It all boils down to three outfits that I know of: Columbia Record Productions in Pitman, NJ and Terre Haute, IN (I don't know if Santa Maria, CA pressed copies); Shelley Products, Huntington Station, NY; and Monarch Record Mfg., Los Angeles, CA. And that's just 1970. There may have been another plant, but I'm not too sure.
     
  11. Rene

    Rene Forum Resident

    Plastic Products first started in 1950 at Chelsea in Memphis. Later,they also opened a huge plant in Coldwater, MS. After late 1960 all records were pressed at Coldwater.
    An old Plastic Products'employer told me that the Coldwater plant closed in 1976. Others told me it was in 1978. Anyway, the Memphis plant was closed when I was there in 1978. But I don't know about the Coldwater plant. For sure it was closed in 1982 when I was there.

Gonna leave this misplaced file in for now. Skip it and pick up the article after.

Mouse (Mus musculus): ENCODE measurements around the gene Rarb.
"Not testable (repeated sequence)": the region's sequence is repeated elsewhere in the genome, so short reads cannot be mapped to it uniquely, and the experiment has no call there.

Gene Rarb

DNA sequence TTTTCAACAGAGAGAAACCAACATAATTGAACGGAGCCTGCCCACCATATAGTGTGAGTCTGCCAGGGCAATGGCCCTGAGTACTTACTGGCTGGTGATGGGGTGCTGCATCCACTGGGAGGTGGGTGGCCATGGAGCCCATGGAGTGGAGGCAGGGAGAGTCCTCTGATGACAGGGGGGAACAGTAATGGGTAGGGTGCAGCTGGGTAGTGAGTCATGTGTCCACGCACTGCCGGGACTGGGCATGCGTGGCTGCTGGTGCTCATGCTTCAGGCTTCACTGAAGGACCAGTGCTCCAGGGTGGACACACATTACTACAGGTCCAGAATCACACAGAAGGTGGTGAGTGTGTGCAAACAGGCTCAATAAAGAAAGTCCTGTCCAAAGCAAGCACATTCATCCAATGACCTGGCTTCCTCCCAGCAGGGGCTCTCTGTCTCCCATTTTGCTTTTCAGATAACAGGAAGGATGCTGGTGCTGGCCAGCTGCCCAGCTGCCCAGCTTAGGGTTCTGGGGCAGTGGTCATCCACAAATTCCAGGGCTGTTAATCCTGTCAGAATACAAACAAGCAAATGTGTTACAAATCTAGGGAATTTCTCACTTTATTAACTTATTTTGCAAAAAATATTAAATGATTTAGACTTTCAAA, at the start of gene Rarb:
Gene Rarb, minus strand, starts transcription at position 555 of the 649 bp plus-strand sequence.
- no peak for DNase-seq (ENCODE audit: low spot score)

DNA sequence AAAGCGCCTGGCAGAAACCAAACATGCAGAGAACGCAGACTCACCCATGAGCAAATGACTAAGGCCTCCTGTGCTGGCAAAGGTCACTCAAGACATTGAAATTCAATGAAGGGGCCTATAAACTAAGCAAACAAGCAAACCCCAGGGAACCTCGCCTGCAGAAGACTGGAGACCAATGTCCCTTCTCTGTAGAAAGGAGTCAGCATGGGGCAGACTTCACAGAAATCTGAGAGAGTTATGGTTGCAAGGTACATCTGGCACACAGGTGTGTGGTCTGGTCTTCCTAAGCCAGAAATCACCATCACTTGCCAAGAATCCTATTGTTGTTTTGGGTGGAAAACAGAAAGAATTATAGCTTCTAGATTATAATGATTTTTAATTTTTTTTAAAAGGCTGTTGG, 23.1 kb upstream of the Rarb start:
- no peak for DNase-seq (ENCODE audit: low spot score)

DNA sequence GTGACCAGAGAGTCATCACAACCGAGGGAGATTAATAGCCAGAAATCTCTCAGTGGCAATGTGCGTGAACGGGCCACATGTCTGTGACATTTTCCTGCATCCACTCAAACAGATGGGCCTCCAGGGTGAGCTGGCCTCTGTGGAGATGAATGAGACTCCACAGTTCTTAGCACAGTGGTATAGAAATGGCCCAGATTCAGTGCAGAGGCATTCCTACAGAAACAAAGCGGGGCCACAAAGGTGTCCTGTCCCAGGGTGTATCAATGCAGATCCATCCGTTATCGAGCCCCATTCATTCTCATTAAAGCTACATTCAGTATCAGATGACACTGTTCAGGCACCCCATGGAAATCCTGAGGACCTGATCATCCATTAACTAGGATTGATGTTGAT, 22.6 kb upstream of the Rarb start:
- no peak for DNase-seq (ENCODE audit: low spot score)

Rene
     
  12. Rene

    Rene Forum Resident

    W.B.,

    I like to continue with some older Plastic Products'pressings.
    The first scan is the first Satellite release (Jan 1958). The font of the song title looks very similar as Vogue however the "M" looks different and not shown in the Intertype Faces book.
    What are all the fonts type,also from the word Satellite? I also made a 78 label scan with the song title in the same type faces. Sun is from August 1956.
    The third one is from July 1960. I like to know the type faces of the song title (Vogue condensed?). The fourth scan is the same record, also pressed at Plastic Products however on the Atco label and is also from 1960.
    The last one is from April 1961. What are the type faces on this one?

    Rene
     

    Attached Files:

  13. Rene

    Rene Forum Resident

    W.B.,

    I just found in the Intertype faces book that the "M" is a special Vogue one : Vogue Special no 3.

    Rene
     
  14. W.B.

    W.B. The Collector's Collector

    Location:
    New York, NY, USA
    [​IMG]